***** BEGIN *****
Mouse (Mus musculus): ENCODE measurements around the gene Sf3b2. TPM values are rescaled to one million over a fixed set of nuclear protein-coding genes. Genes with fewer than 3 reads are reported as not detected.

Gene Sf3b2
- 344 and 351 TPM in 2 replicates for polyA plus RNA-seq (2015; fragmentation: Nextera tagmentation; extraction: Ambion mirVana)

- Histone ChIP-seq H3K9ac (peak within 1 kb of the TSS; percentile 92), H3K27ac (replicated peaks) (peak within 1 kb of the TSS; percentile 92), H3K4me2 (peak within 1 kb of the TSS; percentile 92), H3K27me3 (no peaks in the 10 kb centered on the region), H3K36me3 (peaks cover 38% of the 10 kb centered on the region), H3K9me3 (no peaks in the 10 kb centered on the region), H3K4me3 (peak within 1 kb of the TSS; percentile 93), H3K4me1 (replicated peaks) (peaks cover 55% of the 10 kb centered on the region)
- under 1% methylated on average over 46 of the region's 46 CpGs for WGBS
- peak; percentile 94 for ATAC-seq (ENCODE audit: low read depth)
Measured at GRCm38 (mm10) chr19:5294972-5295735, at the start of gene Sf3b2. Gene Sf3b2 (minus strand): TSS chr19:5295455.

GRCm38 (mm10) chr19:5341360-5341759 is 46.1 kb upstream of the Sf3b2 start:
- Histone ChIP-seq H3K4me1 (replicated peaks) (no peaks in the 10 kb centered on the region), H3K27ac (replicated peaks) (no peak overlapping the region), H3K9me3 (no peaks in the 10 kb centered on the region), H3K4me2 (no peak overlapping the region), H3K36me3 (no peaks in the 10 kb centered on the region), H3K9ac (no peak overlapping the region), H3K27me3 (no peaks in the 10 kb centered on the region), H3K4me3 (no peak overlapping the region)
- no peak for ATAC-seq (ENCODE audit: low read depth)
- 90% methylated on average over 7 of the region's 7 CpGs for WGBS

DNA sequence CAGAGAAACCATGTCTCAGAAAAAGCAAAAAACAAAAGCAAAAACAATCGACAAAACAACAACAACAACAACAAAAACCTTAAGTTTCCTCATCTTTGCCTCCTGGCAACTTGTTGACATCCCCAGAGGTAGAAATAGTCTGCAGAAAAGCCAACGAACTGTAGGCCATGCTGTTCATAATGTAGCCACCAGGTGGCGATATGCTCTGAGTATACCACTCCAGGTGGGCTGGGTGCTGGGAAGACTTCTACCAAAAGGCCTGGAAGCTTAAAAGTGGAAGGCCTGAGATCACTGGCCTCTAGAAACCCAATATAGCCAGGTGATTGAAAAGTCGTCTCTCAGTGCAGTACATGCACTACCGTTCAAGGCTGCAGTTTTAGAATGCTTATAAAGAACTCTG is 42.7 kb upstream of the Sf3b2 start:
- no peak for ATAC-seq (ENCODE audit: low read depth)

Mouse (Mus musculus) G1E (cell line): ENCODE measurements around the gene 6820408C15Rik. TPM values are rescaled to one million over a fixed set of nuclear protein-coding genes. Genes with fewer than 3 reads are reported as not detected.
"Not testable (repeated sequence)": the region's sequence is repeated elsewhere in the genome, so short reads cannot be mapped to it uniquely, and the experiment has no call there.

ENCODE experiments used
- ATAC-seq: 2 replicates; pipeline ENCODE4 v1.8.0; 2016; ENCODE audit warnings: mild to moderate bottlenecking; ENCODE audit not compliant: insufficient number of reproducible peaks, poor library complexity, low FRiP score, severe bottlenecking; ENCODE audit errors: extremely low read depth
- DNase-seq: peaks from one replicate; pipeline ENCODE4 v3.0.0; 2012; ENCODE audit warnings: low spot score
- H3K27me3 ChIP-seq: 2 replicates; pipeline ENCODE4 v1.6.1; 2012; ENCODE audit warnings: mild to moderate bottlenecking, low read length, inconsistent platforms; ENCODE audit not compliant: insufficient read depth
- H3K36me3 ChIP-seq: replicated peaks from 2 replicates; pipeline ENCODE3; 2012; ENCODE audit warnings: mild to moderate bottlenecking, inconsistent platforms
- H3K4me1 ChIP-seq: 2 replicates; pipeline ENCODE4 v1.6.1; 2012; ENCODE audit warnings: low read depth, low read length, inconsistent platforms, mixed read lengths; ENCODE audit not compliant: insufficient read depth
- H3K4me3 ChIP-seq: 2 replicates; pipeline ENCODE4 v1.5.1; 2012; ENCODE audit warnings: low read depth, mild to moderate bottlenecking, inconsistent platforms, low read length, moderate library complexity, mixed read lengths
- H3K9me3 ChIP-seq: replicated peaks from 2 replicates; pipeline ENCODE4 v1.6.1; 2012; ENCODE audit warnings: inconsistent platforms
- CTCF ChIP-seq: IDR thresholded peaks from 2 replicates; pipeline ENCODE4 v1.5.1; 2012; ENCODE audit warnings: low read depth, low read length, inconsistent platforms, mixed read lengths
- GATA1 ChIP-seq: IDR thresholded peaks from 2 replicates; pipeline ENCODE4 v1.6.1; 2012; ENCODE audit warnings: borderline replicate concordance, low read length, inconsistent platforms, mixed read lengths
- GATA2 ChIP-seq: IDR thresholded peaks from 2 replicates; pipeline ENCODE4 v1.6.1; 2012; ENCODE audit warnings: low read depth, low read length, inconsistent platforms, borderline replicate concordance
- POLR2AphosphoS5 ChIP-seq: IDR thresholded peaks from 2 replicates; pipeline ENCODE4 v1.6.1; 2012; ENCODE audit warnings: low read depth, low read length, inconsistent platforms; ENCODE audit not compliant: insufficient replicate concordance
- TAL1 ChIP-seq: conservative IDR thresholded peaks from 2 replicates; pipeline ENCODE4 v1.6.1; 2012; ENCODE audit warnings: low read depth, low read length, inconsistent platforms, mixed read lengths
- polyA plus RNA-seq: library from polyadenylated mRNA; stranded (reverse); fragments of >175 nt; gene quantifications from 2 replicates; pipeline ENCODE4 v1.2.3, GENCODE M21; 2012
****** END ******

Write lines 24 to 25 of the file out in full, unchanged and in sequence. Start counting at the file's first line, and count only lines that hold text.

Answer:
- CTCF ChIP-seq: IDR thresholded peaks from 2 replicates; pipeline ENCODE4 v1.5.1; 2012; ENCODE audit warnings: low read depth, low read length, inconsistent platforms, mixed read lengths
- GATA1 ChIP-seq: IDR thresholded peaks from 2 replicates; pipeline ENCODE4 v1.6.1; 2012; ENCODE audit warnings: borderline replicate concordance, low read length, inconsistent platforms, mixed read lengths